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Now Playing on the Typing Keys and Ink Quills

October 27, 2014

As if I use ink quills to write a screenplay.  Ohhh, now I want to.  I want to try that.  Wouldn’t that be amazeballs!  If you wrote a final draft of a screenplay in caligraphic ink quill and gave it to someone like that?  They’d have to be impressed.  Or, think you’re off your rocker.  But, what if the screenplay was like some Jane Austen thing?  That would fit perfectly.  Anyway…

Feel free to borrow my idea of writing a screenplay in full caligraphy via ink quill.  I don’t think I’ll do it anytime soon.  But, if you do it, I’d like to see the end result.

Now my brain’s back to pondering this again.  It would actually kind of, maybe fit what I’m currently working on.  Brain stop.  Stop it.  Stop it, brain!  You’re not writing this thing with calligraphic ink quills.

But, it’d be so cool.  And it’d stand out.
It’s the most unique idea ever.

Shut up, brain.

There goes my brain again.  Lavishly pondering shit I don’t want to lavishly ponder.  It’s at least part of why I started writing in the first place.  I can’t stop my brain from thinking about, well, calligraphy, or mah jong or buddhism or the numbers in the sequence of –

You get the idea.  BTW, I never play mah jong – totally random.

Focus, brain, you’re writing an important blog post.  The fate of humanity rests on its’ shoulders.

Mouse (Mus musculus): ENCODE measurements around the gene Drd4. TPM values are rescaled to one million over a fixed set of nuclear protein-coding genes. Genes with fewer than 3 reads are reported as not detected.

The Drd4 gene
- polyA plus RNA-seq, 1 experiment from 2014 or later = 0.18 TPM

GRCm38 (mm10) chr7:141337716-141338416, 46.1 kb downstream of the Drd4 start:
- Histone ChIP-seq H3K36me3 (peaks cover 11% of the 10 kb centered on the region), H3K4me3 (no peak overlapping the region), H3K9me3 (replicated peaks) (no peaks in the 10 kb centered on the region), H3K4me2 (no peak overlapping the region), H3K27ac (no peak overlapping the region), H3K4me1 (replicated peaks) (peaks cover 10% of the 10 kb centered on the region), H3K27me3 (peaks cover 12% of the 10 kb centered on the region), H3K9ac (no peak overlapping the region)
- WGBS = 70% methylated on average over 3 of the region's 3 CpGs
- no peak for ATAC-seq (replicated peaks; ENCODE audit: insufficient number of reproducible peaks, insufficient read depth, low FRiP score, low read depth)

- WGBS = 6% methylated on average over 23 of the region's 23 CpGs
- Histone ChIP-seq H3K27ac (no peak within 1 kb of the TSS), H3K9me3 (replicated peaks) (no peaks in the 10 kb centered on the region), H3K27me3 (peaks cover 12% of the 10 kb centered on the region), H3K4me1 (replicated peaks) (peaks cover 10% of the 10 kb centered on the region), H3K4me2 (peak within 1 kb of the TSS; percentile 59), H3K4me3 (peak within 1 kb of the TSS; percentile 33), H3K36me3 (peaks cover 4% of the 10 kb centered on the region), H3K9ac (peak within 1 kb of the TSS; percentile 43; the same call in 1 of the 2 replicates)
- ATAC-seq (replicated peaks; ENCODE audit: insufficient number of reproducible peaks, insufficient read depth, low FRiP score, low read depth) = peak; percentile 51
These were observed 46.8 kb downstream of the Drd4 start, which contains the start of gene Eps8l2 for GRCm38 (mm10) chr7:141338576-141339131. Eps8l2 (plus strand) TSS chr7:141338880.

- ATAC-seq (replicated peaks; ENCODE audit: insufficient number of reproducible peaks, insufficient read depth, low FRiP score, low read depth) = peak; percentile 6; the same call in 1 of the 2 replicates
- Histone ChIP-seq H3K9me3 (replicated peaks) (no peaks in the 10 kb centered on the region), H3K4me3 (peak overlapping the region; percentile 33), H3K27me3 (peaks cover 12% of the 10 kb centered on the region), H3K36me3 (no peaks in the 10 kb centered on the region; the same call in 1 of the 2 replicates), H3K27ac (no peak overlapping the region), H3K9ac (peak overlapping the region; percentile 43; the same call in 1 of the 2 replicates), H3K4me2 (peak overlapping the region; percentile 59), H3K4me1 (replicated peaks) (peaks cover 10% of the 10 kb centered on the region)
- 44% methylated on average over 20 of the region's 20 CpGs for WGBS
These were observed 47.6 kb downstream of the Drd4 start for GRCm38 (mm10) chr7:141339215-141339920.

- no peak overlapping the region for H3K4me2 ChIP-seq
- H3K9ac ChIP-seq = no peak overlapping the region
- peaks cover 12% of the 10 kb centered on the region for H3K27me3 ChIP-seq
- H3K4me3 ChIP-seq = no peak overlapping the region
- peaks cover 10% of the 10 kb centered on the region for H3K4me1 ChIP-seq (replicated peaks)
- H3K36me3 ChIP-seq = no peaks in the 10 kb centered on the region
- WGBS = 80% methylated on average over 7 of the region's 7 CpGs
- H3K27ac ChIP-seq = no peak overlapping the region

You can’t trick me.  That’s some hyperbolic bullshit.
The fate of nothing rests on this blog post.

Ok, fine brain, you win.

Of course I do.  I always win.  I’m your brain.
You can’t get rid of me.  I control you.

No you don’t.  Ask the buddhists.  Control is a figment of your imagination.

Brain storms off in a huff.

Good.  Now that we got that out of the way.  The thing that is currently playing on the typing keys of my latest screenplay is:

It’s a growth story.  Of course, I suppose if you think about it, many movies can claim that.  But, it’s a coming of age, fish out of water, can you go home again, growth story.  It’s also a journey away from innocence of youth.  A discovering.  An exploratory journey.

I suppose it could be argued many people have such journeys in their lives.  But, I think this one is filled with more questioning.  More searching.  Less blind acceptance.  At the heart of it is a curiosity, a will to do the right thing, and a struggle to do so in the face of a growing, unseen reality.

Cameron Crowe once called “Almost Famous” a love letter to the times, people and happenings of his youth.  [I’m paraphrashing] but he definitely said “love letter.”  This is my version of that.  It is a love letter to a journey I once made.  It is by no means a true story.  It is unlike Crowe’s “Almost Famous” in that way.  However, the emotional resonance of the story, the coming of age, the journey into the depths and back again, it all rings so true to me.  Simultaneously, I have the benefit of time, the distancing myself from it, to see it more clearly – vividly.

It’s a drama.  Maybe a little comedy thrown in.  Definitely some.  Does that make it a dramedy?  I don’t know.  It’s definitely fairly low budget.  That’s purposeful.  But, more so, it speaks to the actuality of the growth process – doesn’t take frills, just a curiosity, perhaps courage, maybe a little adventurousness.

What makes a screenplay a dramedy?

Shut up, brain.  You had your time.

You know what the story really is, though?  It’s the movie I wish someone had made for me.  Back in the day.  And, it’s for the future “me”s of the world.

Inevitably, some reader will tell me it doesn’t appeal to all four quadrants.

I don’t want it to appeal to all four quadrants, fucker!

Thanks Brain.


From → Screenwriting

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